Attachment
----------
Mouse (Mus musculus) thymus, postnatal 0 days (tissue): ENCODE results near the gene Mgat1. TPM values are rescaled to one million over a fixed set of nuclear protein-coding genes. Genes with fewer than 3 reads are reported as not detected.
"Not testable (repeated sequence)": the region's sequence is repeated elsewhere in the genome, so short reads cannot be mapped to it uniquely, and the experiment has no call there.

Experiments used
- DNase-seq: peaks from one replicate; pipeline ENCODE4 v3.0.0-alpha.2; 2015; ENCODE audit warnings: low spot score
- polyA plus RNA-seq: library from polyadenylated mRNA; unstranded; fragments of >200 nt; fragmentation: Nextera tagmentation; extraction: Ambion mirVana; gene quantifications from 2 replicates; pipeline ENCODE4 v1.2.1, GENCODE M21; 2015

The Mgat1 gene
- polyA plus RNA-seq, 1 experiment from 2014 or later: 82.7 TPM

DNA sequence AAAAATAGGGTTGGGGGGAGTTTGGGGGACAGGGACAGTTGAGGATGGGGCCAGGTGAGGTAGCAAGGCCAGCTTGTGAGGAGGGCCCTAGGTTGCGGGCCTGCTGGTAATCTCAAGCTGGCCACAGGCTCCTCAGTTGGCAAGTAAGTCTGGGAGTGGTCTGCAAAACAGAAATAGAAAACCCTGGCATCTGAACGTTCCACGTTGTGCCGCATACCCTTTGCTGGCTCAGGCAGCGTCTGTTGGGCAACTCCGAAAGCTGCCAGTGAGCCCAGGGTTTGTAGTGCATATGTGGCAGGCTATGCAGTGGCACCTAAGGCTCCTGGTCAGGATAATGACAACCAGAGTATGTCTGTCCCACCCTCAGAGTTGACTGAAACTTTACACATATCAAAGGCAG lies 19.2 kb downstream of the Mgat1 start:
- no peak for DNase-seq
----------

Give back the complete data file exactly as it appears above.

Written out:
Mouse (Mus musculus) thymus, postnatal 0 days (tissue): ENCODE results near the gene Mgat1. TPM values are rescaled to one million over a fixed set of nuclear protein-coding genes. Genes with fewer than 3 reads are reported as not detected.
"Not testable (repeated sequence)": the region's sequence is repeated elsewhere in the genome, so short reads cannot be mapped to it uniquely, and the experiment has no call there.

Experiments used
- DNase-seq: peaks from one replicate; pipeline ENCODE4 v3.0.0-alpha.2; 2015; ENCODE audit warnings: low spot score
- polyA plus RNA-seq: library from polyadenylated mRNA; unstranded; fragments of >200 nt; fragmentation: Nextera tagmentation; extraction: Ambion mirVana; gene quantifications from 2 replicates; pipeline ENCODE4 v1.2.1, GENCODE M21; 2015

The Mgat1 gene
- polyA plus RNA-seq, 1 experiment from 2014 or later: 82.7 TPM

DNA sequence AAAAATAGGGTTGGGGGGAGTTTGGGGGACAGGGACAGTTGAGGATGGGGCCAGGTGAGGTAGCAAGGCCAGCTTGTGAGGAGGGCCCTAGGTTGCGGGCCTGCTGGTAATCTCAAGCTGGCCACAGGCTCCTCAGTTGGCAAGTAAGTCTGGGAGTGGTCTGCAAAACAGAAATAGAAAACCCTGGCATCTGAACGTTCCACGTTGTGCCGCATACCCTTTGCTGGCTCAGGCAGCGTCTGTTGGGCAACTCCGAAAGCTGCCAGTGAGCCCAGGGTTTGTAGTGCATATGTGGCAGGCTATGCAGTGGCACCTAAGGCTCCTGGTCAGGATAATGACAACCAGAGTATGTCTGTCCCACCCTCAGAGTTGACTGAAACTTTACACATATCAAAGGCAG lies 19.2 kb downstream of the Mgat1 start:
- no peak for DNase-seq